PARITY 0 =(BLOCK 0) XOR (BLOCK 1) XOR (BLOCK 2) XOR (BLOCK 3)
PARITY 1 =(BLOCK 4) XOR (BLOCK 5) XOR (BLOCK 6) XOR (BLOCK 7)
PARITY 2 =(BLOCK 8) XOR (BLOCK 9) XOR (BLOCK 10) XOR (BLOCK 11)
PARITY 3 =(BLOCK 12) XOR (BLOCK 13) XOR (BLOCK 14) XOR (BLOCK 15)
As stated above, parity data can be calculated by performing a bitwise exclusive-OR of corresponding portions of the data stored across the N data drives. However, because each parity bit is simply the exclusive-OR product of all the corresponding data bits from the data drives, new parity can be more easily determined from the old data and the old parity as well as the new data in accordance with the following equation:
new parity =(old data XOR old parity) XOR new data.
The read-modify-write method is advantageous in that only the data and parity drives which will be updated need to be accessed during the write operation; whereas all the drives in the array will have to be read or accessed to perform a bit-wise exclusive-OR of corresponding portions of the data stored across the data drives in order to update parity information. A disadvantage of the read-modify-write operation is that a typical RAID level 4 or 5 write operation will require a minimum of two disk reads followed by two disk writes.
Drive utilization efficiency may be improved by modifying the read-modify-write process, separating the execution of data read and write operations from the execution of parity read, generation and write operations. This modified read-modify-write operation identifies the disk drives containing the data and parity to be updated and places the proper read and write requests into the I/O queues for the identified data and parity drives, scheduling some or all parity operations; i.e. reading old parity information from the parity drive, generating new parity information and writing the new parity information to the parity drive; for execution when best accommodated in the I/O queue for the parity drive, following the read of old data from the data drive.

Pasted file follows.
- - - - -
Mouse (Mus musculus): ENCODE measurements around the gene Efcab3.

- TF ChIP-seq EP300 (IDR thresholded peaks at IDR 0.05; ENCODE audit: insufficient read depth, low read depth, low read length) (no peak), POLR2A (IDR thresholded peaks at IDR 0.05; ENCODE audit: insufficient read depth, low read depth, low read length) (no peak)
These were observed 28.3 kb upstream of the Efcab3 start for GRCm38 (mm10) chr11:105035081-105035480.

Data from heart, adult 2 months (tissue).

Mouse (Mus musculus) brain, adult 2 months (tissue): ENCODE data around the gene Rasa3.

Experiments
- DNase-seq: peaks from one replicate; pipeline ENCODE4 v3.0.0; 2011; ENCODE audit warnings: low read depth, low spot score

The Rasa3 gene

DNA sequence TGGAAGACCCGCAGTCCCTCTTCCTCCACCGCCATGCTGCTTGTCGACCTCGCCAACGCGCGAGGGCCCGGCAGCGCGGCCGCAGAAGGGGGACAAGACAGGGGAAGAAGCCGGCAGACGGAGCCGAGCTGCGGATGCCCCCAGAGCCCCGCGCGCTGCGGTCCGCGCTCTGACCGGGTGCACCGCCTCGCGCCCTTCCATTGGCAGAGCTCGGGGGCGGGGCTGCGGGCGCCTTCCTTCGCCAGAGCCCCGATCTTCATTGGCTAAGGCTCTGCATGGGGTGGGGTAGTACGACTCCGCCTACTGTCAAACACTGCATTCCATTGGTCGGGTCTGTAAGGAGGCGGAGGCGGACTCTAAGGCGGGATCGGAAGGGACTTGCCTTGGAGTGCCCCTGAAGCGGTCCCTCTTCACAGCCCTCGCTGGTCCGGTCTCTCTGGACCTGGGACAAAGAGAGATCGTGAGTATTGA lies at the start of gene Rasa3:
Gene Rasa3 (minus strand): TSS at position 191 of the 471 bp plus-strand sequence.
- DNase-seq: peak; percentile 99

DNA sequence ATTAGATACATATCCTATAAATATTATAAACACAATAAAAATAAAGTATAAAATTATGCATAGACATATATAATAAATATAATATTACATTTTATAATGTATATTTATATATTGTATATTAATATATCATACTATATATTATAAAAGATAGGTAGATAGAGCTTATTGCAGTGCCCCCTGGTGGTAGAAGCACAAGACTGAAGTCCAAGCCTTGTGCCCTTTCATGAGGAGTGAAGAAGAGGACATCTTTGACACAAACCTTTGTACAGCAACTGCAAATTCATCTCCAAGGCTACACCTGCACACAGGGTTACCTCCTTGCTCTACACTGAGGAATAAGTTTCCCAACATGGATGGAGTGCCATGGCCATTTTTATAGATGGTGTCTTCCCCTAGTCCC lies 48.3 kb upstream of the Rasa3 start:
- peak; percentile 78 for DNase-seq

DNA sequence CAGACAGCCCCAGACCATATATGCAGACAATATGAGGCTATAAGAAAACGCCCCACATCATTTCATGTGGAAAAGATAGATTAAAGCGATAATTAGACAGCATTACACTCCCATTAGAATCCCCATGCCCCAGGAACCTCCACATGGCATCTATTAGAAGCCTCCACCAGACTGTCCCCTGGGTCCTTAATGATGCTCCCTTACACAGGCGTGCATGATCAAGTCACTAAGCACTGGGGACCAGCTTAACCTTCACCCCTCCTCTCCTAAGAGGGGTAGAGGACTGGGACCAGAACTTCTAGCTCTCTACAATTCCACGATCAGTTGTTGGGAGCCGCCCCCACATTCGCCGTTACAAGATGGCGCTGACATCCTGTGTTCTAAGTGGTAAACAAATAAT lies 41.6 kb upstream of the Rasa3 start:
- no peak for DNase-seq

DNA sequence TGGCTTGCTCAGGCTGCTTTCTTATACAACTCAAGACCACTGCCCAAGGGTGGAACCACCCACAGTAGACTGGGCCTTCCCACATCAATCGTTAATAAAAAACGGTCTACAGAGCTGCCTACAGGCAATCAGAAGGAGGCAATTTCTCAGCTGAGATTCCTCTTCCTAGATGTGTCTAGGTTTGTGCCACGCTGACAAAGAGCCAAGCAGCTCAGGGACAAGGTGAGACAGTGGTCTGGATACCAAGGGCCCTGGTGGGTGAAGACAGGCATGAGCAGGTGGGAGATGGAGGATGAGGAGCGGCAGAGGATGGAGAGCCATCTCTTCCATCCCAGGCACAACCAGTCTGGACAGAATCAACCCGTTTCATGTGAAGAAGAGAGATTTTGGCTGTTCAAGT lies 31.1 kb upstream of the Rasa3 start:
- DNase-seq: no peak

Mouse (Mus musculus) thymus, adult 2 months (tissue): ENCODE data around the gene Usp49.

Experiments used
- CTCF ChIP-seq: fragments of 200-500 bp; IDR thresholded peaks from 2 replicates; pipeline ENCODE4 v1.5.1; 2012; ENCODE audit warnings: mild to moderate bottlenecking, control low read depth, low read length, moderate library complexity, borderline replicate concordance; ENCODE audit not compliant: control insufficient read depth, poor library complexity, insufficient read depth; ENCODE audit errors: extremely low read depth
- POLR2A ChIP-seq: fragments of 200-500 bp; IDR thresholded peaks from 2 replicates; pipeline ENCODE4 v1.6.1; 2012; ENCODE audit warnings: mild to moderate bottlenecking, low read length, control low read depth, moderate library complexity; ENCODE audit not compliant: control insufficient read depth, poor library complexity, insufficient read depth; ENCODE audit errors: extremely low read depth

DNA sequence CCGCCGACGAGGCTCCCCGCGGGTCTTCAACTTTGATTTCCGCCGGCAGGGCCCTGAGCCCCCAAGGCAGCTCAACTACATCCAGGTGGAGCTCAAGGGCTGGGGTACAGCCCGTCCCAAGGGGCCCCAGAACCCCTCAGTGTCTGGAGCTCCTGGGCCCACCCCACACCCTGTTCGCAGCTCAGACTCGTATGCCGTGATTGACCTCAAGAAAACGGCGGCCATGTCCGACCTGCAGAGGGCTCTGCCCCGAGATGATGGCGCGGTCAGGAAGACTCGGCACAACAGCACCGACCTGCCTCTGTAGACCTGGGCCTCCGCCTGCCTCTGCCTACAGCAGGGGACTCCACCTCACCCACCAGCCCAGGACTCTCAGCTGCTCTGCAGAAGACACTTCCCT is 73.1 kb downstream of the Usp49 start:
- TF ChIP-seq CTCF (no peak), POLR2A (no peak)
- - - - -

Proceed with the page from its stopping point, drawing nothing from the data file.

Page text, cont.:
In both the read-modify-write procedure or the modified read-modify-write procedure discussed above, actual write transfers of new data and parity need not occur at the same time. If either the new data or new parity is written prior to a system failure, but the other is not, the contents of the redundancy group will be inconsistent after the system restarts, i.e., the parity information will not be in agreement with the data stored within the redundancy group. A retry of the write operation interrupted during the system failure will not correct the inconsistencies in the redundancy group.
A method and structure for safeguarding disk array write operations is required to prevent the data loss resulting from the occurrence of a power failure or array failure prior to completion of all write procedures.